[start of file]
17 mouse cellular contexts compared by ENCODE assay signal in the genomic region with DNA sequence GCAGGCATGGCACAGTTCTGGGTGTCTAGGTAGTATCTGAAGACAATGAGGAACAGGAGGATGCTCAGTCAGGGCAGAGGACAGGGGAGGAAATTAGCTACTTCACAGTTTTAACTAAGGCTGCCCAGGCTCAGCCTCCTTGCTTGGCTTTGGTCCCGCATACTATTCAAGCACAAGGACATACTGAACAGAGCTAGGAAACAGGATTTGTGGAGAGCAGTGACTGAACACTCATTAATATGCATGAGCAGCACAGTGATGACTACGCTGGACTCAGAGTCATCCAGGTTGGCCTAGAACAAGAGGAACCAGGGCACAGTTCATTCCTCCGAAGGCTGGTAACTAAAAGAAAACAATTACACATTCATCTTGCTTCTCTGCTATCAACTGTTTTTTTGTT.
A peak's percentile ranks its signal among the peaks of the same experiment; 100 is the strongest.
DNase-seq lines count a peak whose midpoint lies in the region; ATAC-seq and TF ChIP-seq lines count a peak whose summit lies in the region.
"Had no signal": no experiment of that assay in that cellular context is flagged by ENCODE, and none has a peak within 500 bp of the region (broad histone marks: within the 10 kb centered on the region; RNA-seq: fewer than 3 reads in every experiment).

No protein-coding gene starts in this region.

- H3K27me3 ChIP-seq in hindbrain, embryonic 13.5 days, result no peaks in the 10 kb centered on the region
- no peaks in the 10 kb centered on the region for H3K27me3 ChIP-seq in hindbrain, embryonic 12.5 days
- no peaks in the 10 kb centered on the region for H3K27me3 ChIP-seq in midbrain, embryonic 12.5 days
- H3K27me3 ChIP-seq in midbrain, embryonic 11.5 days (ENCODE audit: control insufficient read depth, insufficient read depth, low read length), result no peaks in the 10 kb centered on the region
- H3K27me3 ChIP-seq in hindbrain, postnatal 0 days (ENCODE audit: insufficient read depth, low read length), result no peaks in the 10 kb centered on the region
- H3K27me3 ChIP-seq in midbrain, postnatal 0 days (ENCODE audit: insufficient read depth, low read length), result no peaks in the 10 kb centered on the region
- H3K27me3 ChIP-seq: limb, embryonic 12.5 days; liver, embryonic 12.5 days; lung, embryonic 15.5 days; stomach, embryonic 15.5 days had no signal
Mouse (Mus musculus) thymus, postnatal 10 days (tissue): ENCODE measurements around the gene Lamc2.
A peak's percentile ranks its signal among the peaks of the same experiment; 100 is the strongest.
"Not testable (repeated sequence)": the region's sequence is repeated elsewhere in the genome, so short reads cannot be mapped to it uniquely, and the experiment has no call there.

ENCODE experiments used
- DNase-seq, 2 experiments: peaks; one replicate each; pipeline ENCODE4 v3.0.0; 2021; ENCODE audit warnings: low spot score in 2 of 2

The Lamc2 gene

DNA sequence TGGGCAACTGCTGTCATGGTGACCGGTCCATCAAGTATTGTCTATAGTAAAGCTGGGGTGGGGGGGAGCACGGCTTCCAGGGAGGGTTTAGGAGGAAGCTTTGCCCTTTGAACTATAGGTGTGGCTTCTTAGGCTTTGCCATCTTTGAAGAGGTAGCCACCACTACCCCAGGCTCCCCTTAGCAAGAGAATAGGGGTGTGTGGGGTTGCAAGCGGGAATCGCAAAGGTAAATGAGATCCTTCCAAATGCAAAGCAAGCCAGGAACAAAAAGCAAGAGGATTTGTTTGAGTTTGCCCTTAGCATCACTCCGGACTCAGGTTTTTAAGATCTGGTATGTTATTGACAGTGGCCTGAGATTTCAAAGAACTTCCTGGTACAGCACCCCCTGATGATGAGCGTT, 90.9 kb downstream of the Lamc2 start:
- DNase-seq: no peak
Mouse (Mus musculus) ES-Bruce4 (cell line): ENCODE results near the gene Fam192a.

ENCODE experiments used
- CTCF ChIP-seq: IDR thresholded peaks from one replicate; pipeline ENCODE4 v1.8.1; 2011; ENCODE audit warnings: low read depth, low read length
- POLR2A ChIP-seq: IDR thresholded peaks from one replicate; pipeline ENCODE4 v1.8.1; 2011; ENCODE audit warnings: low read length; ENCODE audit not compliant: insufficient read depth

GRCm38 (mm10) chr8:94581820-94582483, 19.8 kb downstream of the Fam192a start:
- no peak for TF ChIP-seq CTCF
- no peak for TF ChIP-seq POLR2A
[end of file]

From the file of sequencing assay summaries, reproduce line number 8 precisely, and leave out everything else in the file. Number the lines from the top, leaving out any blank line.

- no peaks in the 10 kb centered on the region for H3K27me3 ChIP-seq in midbrain, embryonic 12.5 days